Fishing: How the Sea Fed Civilization

Yale Univ. Sept. 2017. 368p. illus. maps. notes. index. ISBN 9780300215342. $30. HIST
Fishing's role in the development of civilization has not received the kind of merit that history bestows upon hunting and farming. Fagan (anthropology, Univ. of California, Santa Barbara; The Great Warming) aims to change that, delving into the shallow-water opportunists of prehistory to the deep-sea trawlers of today. The work begins in Africa, where our ancestors snatched catfish from shallow pools, then continues to describe the rising global sea levels that followed the Ice Age through the classical, medieval, and modern eras. Readers will discover a world history rich in fishing: from Scandinavian trappers to ancient Japanese fishers to Chinese carp fishermen. Herring, cod, the Roman fish sauce garum, sturgeons, and shellfish are all discussed. Historical ecological transformations, such as the end of the Ice Age, as well as contemporary environmental concerns, including overfishing, are addressed, as are important human migrations, such as the expansion of peoples from Asia to America. Fagan's style is academic yet accessible.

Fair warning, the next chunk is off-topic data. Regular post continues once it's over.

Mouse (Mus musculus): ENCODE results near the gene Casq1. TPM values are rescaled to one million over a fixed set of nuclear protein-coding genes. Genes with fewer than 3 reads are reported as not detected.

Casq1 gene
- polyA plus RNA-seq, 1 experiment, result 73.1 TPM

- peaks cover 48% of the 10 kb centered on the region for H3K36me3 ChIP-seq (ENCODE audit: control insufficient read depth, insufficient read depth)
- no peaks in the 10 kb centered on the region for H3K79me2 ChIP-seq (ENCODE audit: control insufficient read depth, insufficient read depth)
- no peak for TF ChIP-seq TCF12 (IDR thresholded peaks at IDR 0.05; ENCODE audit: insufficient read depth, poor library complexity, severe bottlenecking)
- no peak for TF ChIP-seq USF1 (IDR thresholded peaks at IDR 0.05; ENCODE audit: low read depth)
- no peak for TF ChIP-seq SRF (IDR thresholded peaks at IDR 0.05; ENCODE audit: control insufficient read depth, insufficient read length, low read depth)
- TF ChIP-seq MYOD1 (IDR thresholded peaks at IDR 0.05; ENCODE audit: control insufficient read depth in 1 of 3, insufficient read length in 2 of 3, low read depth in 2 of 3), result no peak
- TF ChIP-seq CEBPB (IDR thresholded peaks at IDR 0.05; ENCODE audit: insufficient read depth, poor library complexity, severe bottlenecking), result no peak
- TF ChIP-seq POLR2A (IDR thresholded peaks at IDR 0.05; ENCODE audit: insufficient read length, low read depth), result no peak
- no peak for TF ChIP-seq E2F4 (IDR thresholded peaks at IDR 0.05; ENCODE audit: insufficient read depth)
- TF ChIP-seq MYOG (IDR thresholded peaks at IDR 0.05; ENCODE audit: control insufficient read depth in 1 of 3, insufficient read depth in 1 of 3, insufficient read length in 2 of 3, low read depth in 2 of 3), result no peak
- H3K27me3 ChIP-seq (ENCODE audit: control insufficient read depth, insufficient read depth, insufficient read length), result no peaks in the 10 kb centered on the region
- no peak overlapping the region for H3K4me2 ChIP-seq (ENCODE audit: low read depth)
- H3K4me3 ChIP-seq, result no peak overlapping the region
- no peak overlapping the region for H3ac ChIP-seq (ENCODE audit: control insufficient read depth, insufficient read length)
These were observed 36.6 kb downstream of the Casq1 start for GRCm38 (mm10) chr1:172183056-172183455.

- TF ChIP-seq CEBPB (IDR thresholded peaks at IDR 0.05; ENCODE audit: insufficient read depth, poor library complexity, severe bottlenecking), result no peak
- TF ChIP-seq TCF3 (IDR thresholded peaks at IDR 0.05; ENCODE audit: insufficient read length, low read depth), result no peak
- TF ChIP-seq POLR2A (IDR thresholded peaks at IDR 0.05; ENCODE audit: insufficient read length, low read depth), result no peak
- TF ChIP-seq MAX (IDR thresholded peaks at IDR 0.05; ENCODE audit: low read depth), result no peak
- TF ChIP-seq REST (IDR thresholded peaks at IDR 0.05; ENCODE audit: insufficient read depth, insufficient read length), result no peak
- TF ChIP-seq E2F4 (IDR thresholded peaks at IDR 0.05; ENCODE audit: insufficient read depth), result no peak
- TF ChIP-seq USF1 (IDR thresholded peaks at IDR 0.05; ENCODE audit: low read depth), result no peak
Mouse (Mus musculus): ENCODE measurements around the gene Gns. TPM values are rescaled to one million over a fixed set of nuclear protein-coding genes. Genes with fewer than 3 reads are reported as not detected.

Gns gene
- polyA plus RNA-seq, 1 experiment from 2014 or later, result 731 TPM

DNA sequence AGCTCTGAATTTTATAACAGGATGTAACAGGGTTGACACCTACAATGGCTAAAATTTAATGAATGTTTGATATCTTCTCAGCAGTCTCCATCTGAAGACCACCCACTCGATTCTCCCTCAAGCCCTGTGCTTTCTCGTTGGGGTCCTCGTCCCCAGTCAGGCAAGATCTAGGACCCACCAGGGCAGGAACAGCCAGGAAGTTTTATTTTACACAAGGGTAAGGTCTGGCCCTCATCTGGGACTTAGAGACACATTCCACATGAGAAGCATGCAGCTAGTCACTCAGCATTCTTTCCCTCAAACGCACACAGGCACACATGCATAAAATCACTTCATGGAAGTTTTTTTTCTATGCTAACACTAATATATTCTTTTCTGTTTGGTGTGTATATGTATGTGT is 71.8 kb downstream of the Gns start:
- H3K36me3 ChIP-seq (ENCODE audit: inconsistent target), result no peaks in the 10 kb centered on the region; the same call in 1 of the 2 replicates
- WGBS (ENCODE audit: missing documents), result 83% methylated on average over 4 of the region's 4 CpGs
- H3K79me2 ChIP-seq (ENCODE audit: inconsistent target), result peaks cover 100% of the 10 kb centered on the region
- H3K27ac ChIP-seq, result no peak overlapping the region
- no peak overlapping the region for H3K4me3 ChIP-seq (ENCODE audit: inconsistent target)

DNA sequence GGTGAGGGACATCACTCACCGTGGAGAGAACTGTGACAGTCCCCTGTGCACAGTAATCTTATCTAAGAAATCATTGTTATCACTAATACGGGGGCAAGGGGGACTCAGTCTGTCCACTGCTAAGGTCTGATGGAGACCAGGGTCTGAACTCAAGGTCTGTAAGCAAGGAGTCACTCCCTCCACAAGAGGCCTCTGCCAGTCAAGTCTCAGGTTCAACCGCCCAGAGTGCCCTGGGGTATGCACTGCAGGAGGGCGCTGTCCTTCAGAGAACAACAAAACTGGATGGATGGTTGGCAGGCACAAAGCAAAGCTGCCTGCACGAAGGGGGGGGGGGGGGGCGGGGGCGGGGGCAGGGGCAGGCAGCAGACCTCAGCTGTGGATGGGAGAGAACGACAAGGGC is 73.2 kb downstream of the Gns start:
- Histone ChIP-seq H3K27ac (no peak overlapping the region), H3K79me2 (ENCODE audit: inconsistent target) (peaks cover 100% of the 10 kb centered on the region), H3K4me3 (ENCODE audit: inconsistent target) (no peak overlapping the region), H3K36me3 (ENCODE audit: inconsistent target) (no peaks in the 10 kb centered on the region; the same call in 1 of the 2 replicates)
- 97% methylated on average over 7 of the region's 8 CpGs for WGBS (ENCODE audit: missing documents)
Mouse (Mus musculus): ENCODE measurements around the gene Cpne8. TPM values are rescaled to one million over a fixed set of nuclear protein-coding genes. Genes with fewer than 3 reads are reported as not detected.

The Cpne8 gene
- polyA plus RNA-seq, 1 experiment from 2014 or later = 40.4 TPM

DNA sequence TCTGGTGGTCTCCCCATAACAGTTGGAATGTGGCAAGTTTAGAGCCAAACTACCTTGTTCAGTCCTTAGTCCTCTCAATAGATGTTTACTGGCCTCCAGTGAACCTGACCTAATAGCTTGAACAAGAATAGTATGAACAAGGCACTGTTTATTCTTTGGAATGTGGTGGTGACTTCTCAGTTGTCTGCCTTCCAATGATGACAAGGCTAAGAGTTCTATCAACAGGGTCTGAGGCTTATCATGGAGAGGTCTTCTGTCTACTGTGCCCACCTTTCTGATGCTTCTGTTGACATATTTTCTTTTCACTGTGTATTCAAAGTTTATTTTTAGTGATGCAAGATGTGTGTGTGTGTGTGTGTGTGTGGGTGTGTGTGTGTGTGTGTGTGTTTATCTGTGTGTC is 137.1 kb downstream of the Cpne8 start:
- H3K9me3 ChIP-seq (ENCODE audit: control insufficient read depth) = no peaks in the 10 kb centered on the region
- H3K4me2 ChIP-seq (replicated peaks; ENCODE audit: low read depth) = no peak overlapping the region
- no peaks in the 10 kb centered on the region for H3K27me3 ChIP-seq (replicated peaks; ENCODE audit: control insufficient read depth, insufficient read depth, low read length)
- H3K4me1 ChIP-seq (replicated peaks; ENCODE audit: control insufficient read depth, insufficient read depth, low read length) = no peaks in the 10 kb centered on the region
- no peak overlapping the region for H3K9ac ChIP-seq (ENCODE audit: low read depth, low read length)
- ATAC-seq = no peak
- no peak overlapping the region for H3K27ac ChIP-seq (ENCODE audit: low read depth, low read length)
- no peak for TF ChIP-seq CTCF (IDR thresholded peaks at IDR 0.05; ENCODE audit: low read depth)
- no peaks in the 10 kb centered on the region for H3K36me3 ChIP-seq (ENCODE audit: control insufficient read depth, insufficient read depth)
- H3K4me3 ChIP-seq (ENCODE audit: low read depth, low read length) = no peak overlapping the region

VERDICT A much-needed volume for serious students of world history. Highly recommended for readers interested in archaeology, anthropology, ecology, and environmental science.
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